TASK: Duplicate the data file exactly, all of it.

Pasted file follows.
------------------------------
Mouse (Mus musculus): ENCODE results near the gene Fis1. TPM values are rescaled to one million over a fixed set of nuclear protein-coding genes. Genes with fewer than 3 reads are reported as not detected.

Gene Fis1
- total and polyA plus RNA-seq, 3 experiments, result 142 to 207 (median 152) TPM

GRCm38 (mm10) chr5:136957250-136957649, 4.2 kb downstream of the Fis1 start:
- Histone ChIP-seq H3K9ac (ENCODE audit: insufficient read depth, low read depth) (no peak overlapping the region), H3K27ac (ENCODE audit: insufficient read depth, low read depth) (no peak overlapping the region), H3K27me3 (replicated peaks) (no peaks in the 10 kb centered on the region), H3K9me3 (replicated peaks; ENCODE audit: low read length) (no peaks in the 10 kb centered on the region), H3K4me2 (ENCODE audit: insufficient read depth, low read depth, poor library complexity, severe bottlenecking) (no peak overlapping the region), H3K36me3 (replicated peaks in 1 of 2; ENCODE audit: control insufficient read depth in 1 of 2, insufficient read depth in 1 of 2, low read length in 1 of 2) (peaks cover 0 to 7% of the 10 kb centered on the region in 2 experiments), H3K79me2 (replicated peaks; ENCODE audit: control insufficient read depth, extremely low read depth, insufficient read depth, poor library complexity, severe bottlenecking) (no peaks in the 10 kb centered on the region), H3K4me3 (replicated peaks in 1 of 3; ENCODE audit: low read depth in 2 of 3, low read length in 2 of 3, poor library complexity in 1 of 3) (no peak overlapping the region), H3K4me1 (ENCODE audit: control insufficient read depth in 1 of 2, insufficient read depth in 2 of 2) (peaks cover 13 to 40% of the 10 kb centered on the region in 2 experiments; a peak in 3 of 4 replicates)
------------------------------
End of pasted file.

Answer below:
Mouse (Mus musculus): ENCODE results near the gene Fis1. TPM values are rescaled to one million over a fixed set of nuclear protein-coding genes. Genes with fewer than 3 reads are reported as not detected.

Gene Fis1
- total and polyA plus RNA-seq, 3 experiments, result 142 to 207 (median 152) TPM

GRCm38 (mm10) chr5:136957250-136957649, 4.2 kb downstream of the Fis1 start:
- Histone ChIP-seq H3K9ac (ENCODE audit: insufficient read depth, low read depth) (no peak overlapping the region), H3K27ac (ENCODE audit: insufficient read depth, low read depth) (no peak overlapping the region), H3K27me3 (replicated peaks) (no peaks in the 10 kb centered on the region), H3K9me3 (replicated peaks; ENCODE audit: low read length) (no peaks in the 10 kb centered on the region), H3K4me2 (ENCODE audit: insufficient read depth, low read depth, poor library complexity, severe bottlenecking) (no peak overlapping the region), H3K36me3 (replicated peaks in 1 of 2; ENCODE audit: control insufficient read depth in 1 of 2, insufficient read depth in 1 of 2, low read length in 1 of 2) (peaks cover 0 to 7% of the 10 kb centered on the region in 2 experiments), H3K79me2 (replicated peaks; ENCODE audit: control insufficient read depth, extremely low read depth, insufficient read depth, poor library complexity, severe bottlenecking) (no peaks in the 10 kb centered on the region), H3K4me3 (replicated peaks in 1 of 3; ENCODE audit: low read depth in 2 of 3, low read length in 2 of 3, poor library complexity in 1 of 3) (no peak overlapping the region), H3K4me1 (ENCODE audit: control insufficient read depth in 1 of 2, insufficient read depth in 2 of 2) (peaks cover 13 to 40% of the 10 kb centered on the region in 2 experiments; a peak in 3 of 4 replicates)